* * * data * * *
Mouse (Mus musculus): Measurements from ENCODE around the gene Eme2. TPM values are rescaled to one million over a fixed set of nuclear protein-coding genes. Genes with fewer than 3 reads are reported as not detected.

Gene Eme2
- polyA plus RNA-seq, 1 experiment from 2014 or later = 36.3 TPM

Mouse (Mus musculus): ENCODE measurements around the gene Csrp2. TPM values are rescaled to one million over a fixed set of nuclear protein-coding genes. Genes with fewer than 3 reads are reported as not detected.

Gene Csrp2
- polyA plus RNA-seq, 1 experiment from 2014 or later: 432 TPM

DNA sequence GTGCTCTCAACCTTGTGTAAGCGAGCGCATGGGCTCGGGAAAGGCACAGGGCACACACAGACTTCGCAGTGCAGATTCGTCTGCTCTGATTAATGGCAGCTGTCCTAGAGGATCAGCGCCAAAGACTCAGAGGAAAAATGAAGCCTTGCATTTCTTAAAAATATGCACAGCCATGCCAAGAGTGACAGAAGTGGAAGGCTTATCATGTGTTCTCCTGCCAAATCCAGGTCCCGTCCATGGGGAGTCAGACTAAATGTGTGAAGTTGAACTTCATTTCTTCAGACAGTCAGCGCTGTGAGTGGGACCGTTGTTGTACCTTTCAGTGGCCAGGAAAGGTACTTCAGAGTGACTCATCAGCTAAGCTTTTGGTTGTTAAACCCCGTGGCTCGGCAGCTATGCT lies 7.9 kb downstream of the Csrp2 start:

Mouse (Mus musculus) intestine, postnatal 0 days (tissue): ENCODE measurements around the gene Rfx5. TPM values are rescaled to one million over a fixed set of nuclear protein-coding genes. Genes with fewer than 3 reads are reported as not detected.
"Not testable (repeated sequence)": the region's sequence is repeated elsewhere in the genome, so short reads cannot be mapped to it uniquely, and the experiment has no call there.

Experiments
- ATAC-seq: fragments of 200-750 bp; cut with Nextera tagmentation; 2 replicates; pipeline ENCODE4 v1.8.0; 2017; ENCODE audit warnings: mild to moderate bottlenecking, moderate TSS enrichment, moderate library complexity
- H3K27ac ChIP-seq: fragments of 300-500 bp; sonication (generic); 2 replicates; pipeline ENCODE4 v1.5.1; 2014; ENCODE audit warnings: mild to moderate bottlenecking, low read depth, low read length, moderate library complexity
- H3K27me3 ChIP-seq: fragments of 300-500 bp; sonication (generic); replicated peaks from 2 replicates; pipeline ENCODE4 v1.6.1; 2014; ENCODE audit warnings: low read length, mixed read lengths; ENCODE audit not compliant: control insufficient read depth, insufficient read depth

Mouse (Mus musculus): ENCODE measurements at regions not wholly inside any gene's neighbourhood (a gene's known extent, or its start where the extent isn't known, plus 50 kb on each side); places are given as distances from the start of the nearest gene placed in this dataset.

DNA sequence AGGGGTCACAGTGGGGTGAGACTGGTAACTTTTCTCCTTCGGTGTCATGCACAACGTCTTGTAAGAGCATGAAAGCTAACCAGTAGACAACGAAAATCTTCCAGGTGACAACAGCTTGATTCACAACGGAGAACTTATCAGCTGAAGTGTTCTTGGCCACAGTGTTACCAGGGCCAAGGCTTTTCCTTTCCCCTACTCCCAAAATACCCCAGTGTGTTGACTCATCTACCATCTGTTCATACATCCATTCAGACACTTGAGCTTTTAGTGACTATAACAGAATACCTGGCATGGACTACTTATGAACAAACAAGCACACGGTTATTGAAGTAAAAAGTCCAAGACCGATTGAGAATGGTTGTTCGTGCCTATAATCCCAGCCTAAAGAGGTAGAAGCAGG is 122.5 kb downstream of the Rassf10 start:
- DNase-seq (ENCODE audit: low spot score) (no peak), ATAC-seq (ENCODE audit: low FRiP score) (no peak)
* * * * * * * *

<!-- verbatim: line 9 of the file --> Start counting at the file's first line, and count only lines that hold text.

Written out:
"Not testable (repeated sequence)": the region's sequence is repeated elsewhere in the genome, so short reads cannot be mapped to it uniquely, and the experiment has no call there.